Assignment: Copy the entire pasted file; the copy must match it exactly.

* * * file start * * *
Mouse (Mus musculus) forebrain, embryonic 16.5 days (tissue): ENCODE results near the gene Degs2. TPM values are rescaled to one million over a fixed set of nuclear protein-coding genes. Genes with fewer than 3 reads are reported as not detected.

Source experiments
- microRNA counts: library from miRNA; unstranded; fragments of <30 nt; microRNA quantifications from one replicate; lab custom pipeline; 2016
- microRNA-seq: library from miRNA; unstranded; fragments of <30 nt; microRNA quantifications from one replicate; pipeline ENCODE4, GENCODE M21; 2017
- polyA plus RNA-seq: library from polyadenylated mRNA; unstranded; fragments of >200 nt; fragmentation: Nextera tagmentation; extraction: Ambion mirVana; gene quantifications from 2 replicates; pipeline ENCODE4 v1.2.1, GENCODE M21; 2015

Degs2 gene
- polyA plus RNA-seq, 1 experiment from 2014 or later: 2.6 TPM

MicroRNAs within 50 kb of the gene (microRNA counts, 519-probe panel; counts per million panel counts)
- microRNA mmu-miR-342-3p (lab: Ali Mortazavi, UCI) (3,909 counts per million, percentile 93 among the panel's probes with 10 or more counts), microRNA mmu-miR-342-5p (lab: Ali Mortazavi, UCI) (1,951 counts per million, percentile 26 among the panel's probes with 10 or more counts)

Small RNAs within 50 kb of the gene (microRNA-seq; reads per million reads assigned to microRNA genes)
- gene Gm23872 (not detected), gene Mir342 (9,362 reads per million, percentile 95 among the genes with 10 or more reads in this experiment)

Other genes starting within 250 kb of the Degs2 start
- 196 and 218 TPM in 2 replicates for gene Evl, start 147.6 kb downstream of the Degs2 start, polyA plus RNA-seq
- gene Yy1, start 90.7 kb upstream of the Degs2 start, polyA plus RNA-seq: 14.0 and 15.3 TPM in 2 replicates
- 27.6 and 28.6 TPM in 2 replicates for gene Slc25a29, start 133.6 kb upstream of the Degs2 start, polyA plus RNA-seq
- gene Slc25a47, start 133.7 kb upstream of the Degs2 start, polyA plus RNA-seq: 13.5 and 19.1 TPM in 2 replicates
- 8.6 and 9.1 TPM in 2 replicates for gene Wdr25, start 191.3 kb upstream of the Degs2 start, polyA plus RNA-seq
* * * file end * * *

Mouse (Mus musculus) forebrain, embryonic 16.5 days (tissue): ENCODE results near the gene Degs2. TPM values are rescaled to one million over a fixed set of nuclear protein-coding genes. Genes with fewer than 3 reads are reported as not detected.

Source experiments
- microRNA counts: library from miRNA; unstranded; fragments of <30 nt; microRNA quantifications from one replicate; lab custom pipeline; 2016
- microRNA-seq: library from miRNA; unstranded; fragments of <30 nt; microRNA quantifications from one replicate; pipeline ENCODE4, GENCODE M21; 2017
- polyA plus RNA-seq: library from polyadenylated mRNA; unstranded; fragments of >200 nt; fragmentation: Nextera tagmentation; extraction: Ambion mirVana; gene quantifications from 2 replicates; pipeline ENCODE4 v1.2.1, GENCODE M21; 2015

Degs2 gene
- polyA plus RNA-seq, 1 experiment from 2014 or later: 2.6 TPM

MicroRNAs within 50 kb of the gene (microRNA counts, 519-probe panel; counts per million panel counts)
- microRNA mmu-miR-342-3p (lab: Ali Mortazavi, UCI) (3,909 counts per million, percentile 93 among the panel's probes with 10 or more counts), microRNA mmu-miR-342-5p (lab: Ali Mortazavi, UCI) (1,951 counts per million, percentile 26 among the panel's probes with 10 or more counts)

Small RNAs within 50 kb of the gene (microRNA-seq; reads per million reads assigned to microRNA genes)
- gene Gm23872 (not detected), gene Mir342 (9,362 reads per million, percentile 95 among the genes with 10 or more reads in this experiment)

Other genes starting within 250 kb of the Degs2 start
- 196 and 218 TPM in 2 replicates for gene Evl, start 147.6 kb downstream of the Degs2 start, polyA plus RNA-seq
- gene Yy1, start 90.7 kb upstream of the Degs2 start, polyA plus RNA-seq: 14.0 and 15.3 TPM in 2 replicates
- 27.6 and 28.6 TPM in 2 replicates for gene Slc25a29, start 133.6 kb upstream of the Degs2 start, polyA plus RNA-seq
- gene Slc25a47, start 133.7 kb upstream of the Degs2 start, polyA plus RNA-seq: 13.5 and 19.1 TPM in 2 replicates
- 8.6 and 9.1 TPM in 2 replicates for gene Wdr25, start 191.3 kb upstream of the Degs2 start, polyA plus RNA-seq